We compared rotavirus detection patterns before (2001–2006) and after (2008–2015) rotavirus vaccine introduction. We also compared rotavirus detection patterns in odd (2009, 2011, 2013, 2015) and even (2008, 2010, 2012, 2014) years post-vaccine separately. Results of stool rotavirus antigen testing from inpatient, outpatient and emergency department encounters from July 2000 to July 2015 at two paediatric hospital laboratories in Atlanta, Georgia were reviewed. Post-vaccine, rotavirus detection declined (30.2% vs. 13.7% (overall 54.6% decline, P <0.001)), occurred more frequently outside the rotavirus season (19.8% vs. 3.5%; P < 0.001), and was more common among older children (26 vs. 13 median months of age; P < 0.001). During odd years post-vaccine, rotavirus detection was significantly higher than even years (20.2% vs. 6.4%; P < 0.001). Rotavirus detection declined substantially and developed a biennial pattern in the post-vaccine era. The intensity and temporality of rotavirus detection in odd years post-vaccine resembled that observed pre-vaccine, although considerably reduced in magnitude.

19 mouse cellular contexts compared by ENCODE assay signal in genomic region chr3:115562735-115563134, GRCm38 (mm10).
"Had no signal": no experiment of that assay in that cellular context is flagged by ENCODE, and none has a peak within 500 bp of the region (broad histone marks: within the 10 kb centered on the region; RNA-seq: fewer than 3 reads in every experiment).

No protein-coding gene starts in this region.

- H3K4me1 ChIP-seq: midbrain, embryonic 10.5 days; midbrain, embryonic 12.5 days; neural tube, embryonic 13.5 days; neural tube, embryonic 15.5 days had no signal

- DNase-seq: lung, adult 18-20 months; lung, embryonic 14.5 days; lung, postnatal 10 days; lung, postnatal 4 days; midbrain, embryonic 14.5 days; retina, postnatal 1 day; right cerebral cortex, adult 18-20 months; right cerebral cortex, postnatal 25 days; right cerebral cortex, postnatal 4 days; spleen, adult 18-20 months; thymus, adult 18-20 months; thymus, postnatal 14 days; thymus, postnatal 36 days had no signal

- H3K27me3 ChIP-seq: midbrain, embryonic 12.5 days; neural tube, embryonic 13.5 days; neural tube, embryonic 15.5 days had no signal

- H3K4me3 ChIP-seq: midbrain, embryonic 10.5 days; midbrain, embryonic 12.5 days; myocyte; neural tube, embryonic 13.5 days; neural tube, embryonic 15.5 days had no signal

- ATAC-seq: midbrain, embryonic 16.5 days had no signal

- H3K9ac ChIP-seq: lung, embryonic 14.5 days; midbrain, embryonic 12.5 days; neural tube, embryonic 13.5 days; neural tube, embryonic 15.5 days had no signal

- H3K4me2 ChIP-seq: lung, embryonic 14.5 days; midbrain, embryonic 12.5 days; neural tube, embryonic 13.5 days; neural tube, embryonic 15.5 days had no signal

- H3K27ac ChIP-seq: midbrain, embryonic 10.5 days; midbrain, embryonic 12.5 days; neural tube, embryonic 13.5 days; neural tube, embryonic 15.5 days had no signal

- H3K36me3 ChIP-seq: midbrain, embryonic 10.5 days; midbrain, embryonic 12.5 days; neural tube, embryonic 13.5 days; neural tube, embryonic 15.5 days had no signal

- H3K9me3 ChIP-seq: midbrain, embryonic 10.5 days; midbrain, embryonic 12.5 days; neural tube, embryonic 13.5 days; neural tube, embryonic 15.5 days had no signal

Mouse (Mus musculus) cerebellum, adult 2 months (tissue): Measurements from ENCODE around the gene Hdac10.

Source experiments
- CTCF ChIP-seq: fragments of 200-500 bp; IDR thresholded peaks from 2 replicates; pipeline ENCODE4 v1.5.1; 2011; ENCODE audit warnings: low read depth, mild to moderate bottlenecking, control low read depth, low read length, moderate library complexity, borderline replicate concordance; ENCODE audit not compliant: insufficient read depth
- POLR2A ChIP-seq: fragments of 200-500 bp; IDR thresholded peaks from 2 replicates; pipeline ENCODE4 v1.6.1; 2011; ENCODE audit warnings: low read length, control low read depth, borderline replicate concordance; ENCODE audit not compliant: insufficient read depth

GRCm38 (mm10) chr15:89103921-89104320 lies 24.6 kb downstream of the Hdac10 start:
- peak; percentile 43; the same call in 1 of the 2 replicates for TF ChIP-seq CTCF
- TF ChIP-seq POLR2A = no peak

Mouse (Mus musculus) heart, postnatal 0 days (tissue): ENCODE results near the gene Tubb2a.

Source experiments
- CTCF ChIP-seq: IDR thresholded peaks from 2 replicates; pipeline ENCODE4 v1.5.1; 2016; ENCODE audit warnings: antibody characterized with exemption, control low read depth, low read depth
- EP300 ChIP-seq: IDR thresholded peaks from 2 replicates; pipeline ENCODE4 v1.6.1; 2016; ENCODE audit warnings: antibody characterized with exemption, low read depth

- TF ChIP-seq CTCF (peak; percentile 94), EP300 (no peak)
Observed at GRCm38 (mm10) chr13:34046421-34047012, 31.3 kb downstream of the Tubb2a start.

Islands are widely considered to be model systems for studying fundamental questions in ecology and evolutionary biology. The fundamental state factors that vary among island systems – geologic history, size, isolation and age – form the basis of mature phenomenological and predictive theory. In this review, we first highlight classic lines of inquiry that exemplify the historical and continuing importance of islands. We then show how the conceptual power of islands as ‘natural laboratories’ can be improved through functional classifications of both the biological properties of, and human impact on, insular systems. We highlight how global environmental change has been accentuated on islands, expressly because of their unique insular properties. We review five categories of environmental perturbation: climate change, habitat modification, direct exploitation, invasion and disease. Using an analysis of taxonomic checklists for the arthropod biotas of three well-studied island archipelagos, we show how taxonomists are meeting the challenge of biodiversity assessment before the biodiversity disappears. Our aim is to promote discussion on the tight correlations of the environmental health of insular systems to their continued importance as singular venues for discovery in ecology and evolutionary biology, as well as to their conservation significance as hotspots of endemism.